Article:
It’s a mind-boggling answer to me, but the question is: If you had your leg bitten off by a shark would you then advocate to save the sharks? Mike Coots, who lost his right leg during a tiger shark attack while he was bodyboarding, answered yes to that question. A new friend of the Ulysse Nardin brand, Coots says he advocates to save sharks because he understands the need for a balanced marine ecosystem. He also understands that sharks are among the most misunderstood creatures in the sea.
Similarly, Ulysse Nardin, a brand with a long maritime history, is devoted to shark conservation and the oceans. This year, in honor of these sea creatures and perfectly timed with Shark Week, Ulysse Nardin pledges to support 1% For The Planet organization by donating 1 percent of annual sales of all of its shark watches to support non-profit organizations focused on sharks. It also partners with SharkTrust, which works to reform unsustainable fisheries and reform supply chains that propel the consumption of shark products. The brand’s newest Diver Chronograph Great White 44mm Limited Edition watch will also help with these initiatives via sales and proceeds donations.
Ulysse Nardin Diver Chronograph Great White 44mm Limited Edition
It was a dozen years ago in 2010 that Ulysse Nardin unveiled its first Diver Hammerhead shark. Eight years later, the brand adopted the shark as is emblem and as the key player in its advertising campaign. Since then, it has launched multiple versions of its shark-inspired divers watches, with the 2018 unveiling of the Diver Great White watch rapidly selling out.
Now, the brand releases the new Diver 44mm chronograph watch that is bold yet beautiful. In a white color scheme, the watch is crafted of sandblasted, satin-finished titanium and features a white unidirectional rotating rubberized bezel and matching rubber strap. Aesthetically pleasing, the watch boasts a gray dial that recalls shark skin and offers blue and white accents. Even the words “Great White” adorn the dial. The silhouette of the shark appears on the white rubber strap and, in the dark, lights up thanks to the luminescence injected into it.
Powered by the Caliber UN-150 self-winding mechanical movement with Silicium technology for the escapement wheel, anchor and balance, the watch offers stop-watch chronograph functions including a 30-minute counter, a 12-hour counter and a small seconds counter. Additionally, it provides the date indication. It is water resistant to300 meters and is being created in a limited edition of just 300 pieces. It retails for $13,300.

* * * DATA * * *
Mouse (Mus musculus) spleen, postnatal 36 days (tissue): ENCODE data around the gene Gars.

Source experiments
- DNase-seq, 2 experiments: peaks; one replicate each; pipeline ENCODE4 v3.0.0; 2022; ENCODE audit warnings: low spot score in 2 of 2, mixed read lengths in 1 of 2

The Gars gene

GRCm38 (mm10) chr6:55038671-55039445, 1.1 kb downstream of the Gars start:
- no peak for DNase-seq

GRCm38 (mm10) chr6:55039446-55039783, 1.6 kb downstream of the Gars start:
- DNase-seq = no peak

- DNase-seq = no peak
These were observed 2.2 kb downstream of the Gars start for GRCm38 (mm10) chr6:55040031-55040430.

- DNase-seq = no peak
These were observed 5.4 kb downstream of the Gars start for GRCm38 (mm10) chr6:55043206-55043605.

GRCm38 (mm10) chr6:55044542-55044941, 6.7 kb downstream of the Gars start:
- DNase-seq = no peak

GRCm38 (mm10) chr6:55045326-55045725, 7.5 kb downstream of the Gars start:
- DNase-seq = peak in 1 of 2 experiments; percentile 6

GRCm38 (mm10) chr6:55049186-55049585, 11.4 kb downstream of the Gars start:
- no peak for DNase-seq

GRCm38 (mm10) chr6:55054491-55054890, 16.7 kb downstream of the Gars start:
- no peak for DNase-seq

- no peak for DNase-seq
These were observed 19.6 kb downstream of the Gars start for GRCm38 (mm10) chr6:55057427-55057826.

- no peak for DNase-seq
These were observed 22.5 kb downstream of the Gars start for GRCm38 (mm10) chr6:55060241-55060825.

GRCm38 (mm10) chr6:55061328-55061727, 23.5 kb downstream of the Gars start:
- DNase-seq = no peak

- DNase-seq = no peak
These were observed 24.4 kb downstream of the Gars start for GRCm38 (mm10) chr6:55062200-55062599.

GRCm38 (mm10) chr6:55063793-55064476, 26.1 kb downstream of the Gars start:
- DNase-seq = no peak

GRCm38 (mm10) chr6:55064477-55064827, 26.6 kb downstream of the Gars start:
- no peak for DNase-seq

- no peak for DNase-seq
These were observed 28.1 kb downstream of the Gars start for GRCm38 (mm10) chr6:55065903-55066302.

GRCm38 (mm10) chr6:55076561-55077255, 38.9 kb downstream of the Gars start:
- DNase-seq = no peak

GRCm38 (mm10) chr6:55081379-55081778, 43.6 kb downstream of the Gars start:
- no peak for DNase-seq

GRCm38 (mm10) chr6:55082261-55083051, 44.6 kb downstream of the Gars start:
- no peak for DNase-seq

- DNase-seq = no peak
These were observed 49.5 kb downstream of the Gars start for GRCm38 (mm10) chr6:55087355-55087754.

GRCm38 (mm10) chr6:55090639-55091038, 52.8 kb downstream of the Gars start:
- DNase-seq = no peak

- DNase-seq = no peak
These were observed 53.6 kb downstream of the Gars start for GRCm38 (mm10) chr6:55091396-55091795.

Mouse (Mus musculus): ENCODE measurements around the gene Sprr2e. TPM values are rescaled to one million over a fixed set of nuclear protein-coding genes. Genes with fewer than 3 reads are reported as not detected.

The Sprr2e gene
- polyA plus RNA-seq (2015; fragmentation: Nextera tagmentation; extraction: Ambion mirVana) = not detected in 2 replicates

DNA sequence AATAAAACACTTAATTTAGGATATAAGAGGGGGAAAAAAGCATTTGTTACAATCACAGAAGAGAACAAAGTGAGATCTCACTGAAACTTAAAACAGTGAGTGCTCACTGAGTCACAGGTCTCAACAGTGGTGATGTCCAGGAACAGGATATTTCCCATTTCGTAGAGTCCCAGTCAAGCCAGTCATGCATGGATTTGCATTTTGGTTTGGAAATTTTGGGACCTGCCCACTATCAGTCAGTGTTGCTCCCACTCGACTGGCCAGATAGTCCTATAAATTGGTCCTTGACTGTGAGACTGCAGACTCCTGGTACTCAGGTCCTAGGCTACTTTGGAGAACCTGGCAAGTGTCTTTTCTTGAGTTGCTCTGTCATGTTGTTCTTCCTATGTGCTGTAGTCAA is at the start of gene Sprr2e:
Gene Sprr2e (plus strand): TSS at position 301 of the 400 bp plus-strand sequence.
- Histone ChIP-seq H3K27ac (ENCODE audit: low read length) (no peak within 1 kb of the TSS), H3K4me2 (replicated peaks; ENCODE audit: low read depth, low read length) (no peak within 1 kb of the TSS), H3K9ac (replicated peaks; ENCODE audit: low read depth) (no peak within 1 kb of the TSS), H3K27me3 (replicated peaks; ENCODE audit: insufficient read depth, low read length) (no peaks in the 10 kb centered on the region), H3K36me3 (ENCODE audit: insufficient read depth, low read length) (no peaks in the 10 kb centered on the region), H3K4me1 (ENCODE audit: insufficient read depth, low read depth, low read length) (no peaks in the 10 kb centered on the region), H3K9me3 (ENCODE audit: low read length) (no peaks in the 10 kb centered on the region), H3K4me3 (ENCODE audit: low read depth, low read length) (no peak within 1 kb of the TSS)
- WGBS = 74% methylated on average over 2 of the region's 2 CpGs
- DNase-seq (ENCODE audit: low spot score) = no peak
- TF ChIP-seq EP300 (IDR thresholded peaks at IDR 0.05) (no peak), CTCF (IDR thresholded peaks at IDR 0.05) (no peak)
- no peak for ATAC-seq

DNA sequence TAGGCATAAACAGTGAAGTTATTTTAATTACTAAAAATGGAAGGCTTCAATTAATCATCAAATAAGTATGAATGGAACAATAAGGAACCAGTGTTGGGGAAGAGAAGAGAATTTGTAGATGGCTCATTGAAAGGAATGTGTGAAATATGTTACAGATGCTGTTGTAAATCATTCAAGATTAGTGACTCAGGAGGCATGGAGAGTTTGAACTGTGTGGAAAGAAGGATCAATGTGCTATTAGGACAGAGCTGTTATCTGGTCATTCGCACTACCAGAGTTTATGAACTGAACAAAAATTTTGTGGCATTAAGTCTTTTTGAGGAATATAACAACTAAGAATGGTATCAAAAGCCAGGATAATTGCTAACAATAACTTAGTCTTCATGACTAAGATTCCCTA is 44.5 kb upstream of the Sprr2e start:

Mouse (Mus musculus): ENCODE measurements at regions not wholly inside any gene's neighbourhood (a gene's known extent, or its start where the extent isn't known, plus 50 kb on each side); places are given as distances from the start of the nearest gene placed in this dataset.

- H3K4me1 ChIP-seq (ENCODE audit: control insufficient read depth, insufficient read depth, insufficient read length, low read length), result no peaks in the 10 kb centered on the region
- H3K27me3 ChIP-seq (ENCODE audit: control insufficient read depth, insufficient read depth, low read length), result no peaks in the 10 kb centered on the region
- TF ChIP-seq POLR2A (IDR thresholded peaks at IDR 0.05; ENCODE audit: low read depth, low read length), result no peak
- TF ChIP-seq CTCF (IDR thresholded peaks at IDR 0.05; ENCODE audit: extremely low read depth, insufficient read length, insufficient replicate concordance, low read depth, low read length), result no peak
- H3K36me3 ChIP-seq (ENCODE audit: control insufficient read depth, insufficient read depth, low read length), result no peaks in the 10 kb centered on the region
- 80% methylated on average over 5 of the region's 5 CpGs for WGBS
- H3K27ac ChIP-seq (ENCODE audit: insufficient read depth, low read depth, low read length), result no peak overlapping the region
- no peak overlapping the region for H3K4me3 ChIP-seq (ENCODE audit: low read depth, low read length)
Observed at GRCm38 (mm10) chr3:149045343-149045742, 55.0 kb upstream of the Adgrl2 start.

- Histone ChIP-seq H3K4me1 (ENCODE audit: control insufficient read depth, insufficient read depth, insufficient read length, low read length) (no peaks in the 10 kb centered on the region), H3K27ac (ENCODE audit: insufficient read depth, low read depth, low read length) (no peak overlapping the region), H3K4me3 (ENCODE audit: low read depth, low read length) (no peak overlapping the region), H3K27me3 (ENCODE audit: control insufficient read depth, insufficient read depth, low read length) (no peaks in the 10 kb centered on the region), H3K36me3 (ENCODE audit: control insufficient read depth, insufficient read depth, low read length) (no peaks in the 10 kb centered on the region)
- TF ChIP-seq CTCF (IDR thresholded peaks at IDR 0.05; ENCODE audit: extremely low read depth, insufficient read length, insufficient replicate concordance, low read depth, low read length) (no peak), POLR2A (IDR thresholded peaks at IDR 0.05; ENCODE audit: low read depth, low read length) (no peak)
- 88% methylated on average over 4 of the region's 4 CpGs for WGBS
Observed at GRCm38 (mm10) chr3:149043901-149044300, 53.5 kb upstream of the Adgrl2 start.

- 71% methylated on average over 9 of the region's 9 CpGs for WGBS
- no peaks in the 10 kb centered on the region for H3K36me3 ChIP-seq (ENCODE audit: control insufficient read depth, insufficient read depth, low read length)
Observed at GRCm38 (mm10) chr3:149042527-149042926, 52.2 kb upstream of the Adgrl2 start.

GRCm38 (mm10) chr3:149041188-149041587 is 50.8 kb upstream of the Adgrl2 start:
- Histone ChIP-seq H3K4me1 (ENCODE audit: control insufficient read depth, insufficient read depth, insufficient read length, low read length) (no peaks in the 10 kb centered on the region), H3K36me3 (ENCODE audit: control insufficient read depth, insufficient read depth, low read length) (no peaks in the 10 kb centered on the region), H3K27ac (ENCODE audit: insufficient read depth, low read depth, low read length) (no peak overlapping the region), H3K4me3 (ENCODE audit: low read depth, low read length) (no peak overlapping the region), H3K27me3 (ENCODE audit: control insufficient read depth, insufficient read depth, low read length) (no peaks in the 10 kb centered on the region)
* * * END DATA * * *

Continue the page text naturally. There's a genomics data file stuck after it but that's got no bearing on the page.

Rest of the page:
Ulysse Nardin, Mike Coots and Safeguarding Sharks
The population of sharks in our ocean is currently suffering from overfishing and many species are endangered. Top predators, sharks are a vital part of the underwater ecosystem and provide economic security for many global communities.
Ulysse Nardin is no stranger to shark conservation. The brand has supported a host of related causes over the years and even got to name a young female Great White shark tagged in Massachusetts via Ocearch. Andromache, as the brand named her, is Ulysse Nardin’s first official shark ambassador. She can be tracked here.
Ulysse Nardin supported a shark tagging campaign a few years ago by partnering with the Acores University and free diver Fred Buyle. In 2020, it entered into the aforementioned intriguing partnership with Ocearch, which aims to track sharks, tag them and share information about their vital environmental contributions.
This Swiss watch brands is one of the first to really understand the plight of the shark and to support its preservation. By teaming with Mike Coots, who has turned tragedy into triumph and has become a top underwater photographer and supporter of shark preservation, Ulysse Nardin continues to contribute to the cause of saving sharks.
This article by Roberta Naas first appeared in her column on Forbes.com.
Why would someone who is attacked by a shark in shark habitat not advocate for shark conservation? We should all appreciate and protect these magnificent, beautiful creatures! What Peter Benchley and Steven Spielberg did to these animals with their book and film, is an absolute crime! They are partly responsible for the fact that these creatures have been hated and slaughtered for decades.
I have great respect for Mike Coots!
I also have great admiration for him. He understands he was in their territory. We all have to understand that. Thank you for your comment.